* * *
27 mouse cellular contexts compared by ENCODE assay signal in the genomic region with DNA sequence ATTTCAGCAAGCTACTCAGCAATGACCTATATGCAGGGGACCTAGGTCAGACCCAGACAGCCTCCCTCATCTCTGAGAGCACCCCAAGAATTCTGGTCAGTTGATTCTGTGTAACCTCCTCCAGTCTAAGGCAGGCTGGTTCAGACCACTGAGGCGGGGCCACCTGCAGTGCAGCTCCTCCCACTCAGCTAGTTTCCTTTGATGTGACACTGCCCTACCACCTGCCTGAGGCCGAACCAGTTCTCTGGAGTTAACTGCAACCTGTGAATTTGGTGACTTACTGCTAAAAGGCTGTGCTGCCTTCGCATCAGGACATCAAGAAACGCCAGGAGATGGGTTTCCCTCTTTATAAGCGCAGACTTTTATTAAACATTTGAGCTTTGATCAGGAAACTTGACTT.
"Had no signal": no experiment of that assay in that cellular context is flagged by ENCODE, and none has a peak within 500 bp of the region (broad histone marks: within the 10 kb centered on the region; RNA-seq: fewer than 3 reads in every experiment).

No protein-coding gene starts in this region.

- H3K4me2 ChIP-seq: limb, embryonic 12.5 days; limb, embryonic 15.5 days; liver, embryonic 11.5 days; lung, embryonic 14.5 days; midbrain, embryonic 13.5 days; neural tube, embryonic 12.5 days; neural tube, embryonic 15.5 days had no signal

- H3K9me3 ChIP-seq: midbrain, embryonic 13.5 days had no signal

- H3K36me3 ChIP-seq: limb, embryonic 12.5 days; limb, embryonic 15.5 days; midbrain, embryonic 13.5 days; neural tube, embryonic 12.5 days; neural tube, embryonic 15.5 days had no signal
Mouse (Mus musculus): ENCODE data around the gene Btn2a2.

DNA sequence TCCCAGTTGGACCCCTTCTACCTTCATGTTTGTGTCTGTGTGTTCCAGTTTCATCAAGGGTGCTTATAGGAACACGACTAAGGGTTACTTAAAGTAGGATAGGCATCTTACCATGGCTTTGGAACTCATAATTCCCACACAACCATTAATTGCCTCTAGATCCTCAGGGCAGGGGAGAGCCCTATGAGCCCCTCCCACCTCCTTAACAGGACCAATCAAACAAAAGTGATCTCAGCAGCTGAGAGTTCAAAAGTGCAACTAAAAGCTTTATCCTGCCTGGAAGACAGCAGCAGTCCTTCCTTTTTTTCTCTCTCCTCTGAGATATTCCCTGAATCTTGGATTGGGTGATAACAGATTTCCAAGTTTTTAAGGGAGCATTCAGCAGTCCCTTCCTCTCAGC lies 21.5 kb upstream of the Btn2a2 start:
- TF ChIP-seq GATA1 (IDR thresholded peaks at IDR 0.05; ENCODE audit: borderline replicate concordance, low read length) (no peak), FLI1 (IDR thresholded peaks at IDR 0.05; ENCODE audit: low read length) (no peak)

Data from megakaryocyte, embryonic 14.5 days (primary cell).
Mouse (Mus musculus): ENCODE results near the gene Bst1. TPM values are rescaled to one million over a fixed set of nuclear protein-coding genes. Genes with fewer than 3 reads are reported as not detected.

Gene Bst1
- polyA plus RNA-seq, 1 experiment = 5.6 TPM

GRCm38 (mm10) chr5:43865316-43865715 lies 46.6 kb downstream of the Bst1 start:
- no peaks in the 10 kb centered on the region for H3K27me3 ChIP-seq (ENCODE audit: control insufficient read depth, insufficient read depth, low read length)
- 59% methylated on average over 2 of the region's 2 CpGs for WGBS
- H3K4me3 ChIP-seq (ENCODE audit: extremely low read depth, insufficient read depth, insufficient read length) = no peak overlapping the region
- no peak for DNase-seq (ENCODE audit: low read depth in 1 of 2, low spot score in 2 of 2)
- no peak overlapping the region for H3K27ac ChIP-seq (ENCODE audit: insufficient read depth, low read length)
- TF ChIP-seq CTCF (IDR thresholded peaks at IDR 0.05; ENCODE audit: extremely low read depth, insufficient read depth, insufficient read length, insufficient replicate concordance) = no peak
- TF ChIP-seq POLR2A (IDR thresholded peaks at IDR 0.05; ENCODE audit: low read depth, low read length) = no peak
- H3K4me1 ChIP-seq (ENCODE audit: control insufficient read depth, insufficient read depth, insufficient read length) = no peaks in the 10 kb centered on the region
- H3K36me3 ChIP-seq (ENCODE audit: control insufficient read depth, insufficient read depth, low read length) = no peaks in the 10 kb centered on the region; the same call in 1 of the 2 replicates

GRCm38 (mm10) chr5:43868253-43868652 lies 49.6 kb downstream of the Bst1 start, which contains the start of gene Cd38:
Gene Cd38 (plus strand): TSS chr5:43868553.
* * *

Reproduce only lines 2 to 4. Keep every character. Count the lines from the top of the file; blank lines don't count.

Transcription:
"Had no signal": no experiment of that assay in that cellular context is flagged by ENCODE, and none has a peak within 500 bp of the region (broad histone marks: within the 10 kb centered on the region; RNA-seq: fewer than 3 reads in every experiment).

No protein-coding gene starts in this region.

- H3K4me2 ChIP-seq: limb, embryonic 12.5 days; limb, embryonic 15.5 days; liver, embryonic 11.5 days; lung, embryonic 14.5 days; midbrain, embryonic 13.5 days; neural tube, embryonic 12.5 days; neural tube, embryonic 15.5 days had no signal